See that wrinkly little thing there, looking like a bleached walnut, a crumpled dead leaf? It's actually a gourd itself, like a small, tiny watermelon. My friends and I visited the market near our hotel in Jaipur at about 8 p.m specifically for this - I bought about half a kilo of the fresh ones and during the vegetable seller's patient description of how it could be used in a chutney, lost patience but kept nodding, so naturally, I did not know what to do with it when I got back home. More frustratingly, peeling it didn't help - it depleted the gourd of three-fourths of its substance and I was left with very little to use - the peel was quite tough and took much of the flesh with it!

I probably didn't know how to do it right, because there's a picture below from my trip that shows that someone in Rajasthan got it right!

I put it in dal and it tasted very much like dosakai (melon cucumber). But I got tired of it after two dals and gave it away. Perhaps there is a recipe for fresh kachri chutney on the Net, but none else.

Then I launched into the dried kachri that I had bought in Jaisalmer (which is also where I saw the fresh kachri first). It needs to be pounded to powder, a chore I somehow enjoy. Perhaps pervertedly, but I do.

I used Tarla Dalal's recipe at first but two tries on, I've developed my own mix of vegetables with whatever's available, and spices. In doing so, I'm probably violating some hallowed rule about amounts and proportions or ratio of hard to soft vegetables and non-includables, but that makes it an ever-original, and evergreen recipe, doesn't it, with surprises at every stage! Most recently, I used a combination of yellow pumpkin, brinjal, dondakai/tendli/coccinea and I forget what else, with this recipe.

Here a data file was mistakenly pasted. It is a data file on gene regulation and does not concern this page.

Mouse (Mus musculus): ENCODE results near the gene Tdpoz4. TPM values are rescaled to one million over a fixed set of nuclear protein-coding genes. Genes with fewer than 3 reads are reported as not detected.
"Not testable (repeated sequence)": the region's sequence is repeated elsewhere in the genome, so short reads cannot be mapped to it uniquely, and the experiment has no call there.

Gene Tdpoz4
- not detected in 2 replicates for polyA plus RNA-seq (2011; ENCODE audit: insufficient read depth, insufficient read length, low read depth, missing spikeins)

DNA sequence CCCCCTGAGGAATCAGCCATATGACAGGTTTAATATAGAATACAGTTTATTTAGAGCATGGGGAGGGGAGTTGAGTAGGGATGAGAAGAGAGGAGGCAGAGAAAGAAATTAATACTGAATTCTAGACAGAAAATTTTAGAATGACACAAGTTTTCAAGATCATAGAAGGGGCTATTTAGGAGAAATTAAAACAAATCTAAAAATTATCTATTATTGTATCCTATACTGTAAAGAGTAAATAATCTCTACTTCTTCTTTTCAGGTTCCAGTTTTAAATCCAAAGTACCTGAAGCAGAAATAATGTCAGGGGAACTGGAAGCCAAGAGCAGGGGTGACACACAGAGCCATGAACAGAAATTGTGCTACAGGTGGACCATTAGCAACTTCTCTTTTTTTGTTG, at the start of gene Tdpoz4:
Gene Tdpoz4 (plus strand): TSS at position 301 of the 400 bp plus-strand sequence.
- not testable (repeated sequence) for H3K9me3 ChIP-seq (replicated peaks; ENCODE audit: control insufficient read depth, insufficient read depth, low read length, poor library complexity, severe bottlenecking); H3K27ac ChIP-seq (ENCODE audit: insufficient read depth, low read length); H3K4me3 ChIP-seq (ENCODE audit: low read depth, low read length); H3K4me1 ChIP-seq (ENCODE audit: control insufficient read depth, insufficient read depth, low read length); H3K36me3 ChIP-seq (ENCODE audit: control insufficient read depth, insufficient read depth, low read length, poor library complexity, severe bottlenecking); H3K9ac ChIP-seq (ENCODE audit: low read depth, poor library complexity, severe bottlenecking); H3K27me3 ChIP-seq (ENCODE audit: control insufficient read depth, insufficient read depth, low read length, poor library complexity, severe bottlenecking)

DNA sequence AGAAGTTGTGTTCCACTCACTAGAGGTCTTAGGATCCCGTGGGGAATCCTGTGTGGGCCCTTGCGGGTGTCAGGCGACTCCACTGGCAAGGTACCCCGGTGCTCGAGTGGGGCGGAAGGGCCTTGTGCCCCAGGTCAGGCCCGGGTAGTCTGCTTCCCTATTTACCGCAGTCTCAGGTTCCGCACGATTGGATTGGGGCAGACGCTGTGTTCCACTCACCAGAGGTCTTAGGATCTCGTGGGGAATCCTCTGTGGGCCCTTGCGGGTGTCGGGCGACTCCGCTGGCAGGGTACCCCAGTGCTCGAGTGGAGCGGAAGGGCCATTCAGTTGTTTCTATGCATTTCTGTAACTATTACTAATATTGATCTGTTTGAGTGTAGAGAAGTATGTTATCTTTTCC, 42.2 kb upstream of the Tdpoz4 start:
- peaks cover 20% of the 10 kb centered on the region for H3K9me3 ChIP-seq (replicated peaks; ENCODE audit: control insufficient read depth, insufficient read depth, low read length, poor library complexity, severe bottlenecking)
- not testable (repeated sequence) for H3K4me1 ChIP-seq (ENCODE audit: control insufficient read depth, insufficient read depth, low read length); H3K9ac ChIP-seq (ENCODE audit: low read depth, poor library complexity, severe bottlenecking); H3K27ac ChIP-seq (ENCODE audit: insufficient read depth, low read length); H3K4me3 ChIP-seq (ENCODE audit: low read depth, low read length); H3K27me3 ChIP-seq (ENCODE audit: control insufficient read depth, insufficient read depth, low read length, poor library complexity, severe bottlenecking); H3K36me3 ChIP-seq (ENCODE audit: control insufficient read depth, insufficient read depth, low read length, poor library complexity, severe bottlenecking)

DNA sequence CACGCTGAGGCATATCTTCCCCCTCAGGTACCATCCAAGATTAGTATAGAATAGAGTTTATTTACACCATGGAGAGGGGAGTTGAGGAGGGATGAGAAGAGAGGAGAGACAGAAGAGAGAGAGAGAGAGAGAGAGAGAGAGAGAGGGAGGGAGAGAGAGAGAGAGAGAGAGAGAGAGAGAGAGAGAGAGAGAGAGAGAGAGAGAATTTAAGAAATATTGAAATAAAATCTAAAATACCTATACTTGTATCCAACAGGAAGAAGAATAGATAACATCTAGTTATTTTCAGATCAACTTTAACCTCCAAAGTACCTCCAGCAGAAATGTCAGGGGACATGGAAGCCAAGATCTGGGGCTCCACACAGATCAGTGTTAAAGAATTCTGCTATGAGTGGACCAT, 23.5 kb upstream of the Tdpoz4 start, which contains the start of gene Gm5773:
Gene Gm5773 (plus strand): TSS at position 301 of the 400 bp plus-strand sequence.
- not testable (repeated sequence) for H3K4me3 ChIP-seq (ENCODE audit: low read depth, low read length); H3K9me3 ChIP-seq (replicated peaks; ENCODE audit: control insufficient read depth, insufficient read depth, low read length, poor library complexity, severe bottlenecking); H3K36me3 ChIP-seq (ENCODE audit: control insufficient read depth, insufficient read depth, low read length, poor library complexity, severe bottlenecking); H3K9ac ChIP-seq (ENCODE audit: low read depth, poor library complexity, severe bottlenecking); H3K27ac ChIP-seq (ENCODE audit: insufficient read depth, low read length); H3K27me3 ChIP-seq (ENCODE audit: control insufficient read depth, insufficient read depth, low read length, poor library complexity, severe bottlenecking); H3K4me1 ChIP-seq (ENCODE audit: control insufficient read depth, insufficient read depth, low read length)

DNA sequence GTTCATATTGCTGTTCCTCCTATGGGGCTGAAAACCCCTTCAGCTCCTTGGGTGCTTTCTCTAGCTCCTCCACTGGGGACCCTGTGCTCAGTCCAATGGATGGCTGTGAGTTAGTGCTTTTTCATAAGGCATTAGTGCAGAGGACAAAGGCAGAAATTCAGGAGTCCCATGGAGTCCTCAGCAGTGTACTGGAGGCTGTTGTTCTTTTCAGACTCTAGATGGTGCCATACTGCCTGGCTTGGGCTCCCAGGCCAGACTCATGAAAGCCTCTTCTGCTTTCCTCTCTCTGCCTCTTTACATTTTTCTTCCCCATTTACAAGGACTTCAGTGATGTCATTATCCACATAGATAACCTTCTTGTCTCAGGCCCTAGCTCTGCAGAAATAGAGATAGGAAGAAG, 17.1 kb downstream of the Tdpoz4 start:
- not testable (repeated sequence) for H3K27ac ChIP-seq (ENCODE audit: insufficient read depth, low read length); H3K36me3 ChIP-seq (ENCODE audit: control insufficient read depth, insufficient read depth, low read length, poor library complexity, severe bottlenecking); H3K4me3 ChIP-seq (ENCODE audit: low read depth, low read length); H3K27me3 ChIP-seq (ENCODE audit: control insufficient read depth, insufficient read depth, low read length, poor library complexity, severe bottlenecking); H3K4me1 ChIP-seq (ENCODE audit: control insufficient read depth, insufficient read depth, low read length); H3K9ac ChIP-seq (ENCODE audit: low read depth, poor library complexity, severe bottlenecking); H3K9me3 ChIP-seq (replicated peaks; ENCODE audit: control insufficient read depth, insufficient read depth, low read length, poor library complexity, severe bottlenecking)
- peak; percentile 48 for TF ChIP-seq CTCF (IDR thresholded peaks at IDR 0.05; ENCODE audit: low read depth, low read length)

What you need:

Assorted vegetables, chopped - to make 3-4 cups
Garlic: 5-10 cloves, minced (optional)
Shah jeera/jeera/caraway/cumin seed: 1 tsp
Plain chilli powder/mixed up chilli powder: 1-2 tsp (I use the latter)
Turmeric powder: 1 tsp
Tomato: 2-3, diced
Kachri powder: 1 tbsp
Lime juice: To taste
Salt: To taste
Oil: 2-3 spoons

Temper heated oil with the cumin/caraway and the garlic.

Add the vegetables and the turmeric and chilli powder and mix well. Cover and cook on a slow flame till the vegetables are cooked, ensuring they aren't sticking to the bottom of the pan.

Add the tomato and salt and cook for a few more minutes.

Add the lime juice and kachri, and mix well.

This is a very popular meat tenderizer. See a pretty picture and more info here.

And here's more info from Tarla Dalal herself!

Quite a few recipes mention amchur as a substitute and I've made similar curries with both - the tastes are very, very different.

Here's a post that attracted my attention and two more discoveries and experiences of kachri from the blog world.

This post goes off to Graziana of Erbe in Cucina who's hosting Weekend Herb Blogging now run by Haalo and created by Kalyn.

Friday, February 04, 2011

Not Quite Curd Rice

As you know, losing weight is one of my obsessions. And in pursuit of that, going around organic food stores in search of interesting things to eat and replace routine things with, my pastime.